[aDictionary setValue:[self theText].text forKey:@"textkey"];
[theText resignFirstResponder];


Yes, you can resize your UITextField depending on the size of the text. The text property of UITextField is NSString, NSString has instance methods to give back the metrics of a string. You can even put constraints depending on your needs.

Hope this helps.

Edit: I believe the size instance methods are only available for UIKit. You would have to look this up to verify.


I am using a UITextView

I have found this code to put in for changes;

in my .h

-(void)textViewDidChange:(UITextView *)textView:(id)sender;

and then in my .m

-(void) viewDidLoad{

[super viewDidLoad];

UIBarButtonItem *doneButton =[[UIBarButtonItem alloc]
initWithTitle:@"Done"
style:UIBarButtonItemStyleBordered
target:self
action:@selector(textViewDidChange:(UITextView *)textView:)];

self.navigationItem.rightBarButtonItem = doneButton;
}

-(void)textViewDidChange:(UITextView *)textView:(id)sender
{
[myDictionary setValue:[self aText].text forKey:@"textkey"];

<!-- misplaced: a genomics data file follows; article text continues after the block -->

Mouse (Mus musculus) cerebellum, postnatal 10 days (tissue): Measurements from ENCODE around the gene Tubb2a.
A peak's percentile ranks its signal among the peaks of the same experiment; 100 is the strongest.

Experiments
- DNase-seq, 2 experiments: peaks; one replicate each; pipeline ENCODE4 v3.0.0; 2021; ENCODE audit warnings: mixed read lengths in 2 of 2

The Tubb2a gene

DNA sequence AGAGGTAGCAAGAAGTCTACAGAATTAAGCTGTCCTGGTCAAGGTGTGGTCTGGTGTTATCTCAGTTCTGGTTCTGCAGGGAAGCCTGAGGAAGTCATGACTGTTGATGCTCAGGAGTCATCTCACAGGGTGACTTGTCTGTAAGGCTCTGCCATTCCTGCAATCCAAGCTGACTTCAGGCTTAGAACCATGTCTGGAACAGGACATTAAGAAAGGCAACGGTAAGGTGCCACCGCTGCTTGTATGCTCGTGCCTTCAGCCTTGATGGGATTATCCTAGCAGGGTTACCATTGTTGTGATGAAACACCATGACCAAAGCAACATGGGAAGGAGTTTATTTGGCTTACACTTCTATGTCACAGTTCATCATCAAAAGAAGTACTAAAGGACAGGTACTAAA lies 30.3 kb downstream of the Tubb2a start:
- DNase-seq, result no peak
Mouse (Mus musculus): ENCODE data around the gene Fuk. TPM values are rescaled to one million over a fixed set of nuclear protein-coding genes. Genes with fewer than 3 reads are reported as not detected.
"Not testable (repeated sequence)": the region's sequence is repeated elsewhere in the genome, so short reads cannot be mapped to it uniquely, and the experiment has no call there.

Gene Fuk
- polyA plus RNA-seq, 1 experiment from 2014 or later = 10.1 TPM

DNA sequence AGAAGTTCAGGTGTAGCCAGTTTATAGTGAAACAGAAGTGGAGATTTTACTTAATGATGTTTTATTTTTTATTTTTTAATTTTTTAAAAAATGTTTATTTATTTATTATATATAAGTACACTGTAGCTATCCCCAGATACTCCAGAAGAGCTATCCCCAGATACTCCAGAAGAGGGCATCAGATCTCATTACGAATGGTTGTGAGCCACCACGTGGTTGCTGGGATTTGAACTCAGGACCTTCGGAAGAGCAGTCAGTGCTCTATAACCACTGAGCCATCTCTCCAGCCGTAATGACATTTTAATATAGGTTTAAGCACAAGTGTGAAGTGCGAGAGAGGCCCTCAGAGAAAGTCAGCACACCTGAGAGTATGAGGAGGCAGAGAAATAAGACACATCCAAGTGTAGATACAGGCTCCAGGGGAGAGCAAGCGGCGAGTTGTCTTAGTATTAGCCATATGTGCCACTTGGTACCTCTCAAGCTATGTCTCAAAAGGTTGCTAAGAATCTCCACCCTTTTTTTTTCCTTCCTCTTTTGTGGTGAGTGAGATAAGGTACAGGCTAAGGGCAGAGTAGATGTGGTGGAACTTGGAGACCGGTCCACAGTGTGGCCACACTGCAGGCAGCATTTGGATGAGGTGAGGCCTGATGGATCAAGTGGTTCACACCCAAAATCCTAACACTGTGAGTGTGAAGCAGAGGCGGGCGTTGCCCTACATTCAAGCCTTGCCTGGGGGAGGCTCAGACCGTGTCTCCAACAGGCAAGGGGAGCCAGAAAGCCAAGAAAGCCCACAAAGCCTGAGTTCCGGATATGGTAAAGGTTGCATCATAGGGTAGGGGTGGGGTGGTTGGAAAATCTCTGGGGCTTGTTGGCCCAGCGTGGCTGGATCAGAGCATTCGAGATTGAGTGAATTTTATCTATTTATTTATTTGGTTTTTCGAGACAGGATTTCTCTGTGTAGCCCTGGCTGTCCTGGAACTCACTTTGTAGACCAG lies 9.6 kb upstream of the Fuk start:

[aText resignFirstResponder];
}

The part I am having trouble with is the part in Bold the parenthesis before the UITextView says it needs another ')' but for the life of me I can't figure out where. Some help please.

And thank everyone for their help and suggestions I couldn't do this without all of you.

Gary

dejo
Feb 24, 2012, 05:09 PM
I have found this code to put in for changes...

Where did you find this code? Because if that @selector bit comes from that code, they are not showing you the proper way to set it up.

You should follow a variation on Sykte's advice and look into UITextViewDelegate.

Sykte
Feb 25, 2012, 07:45 AM
I am using a UITextView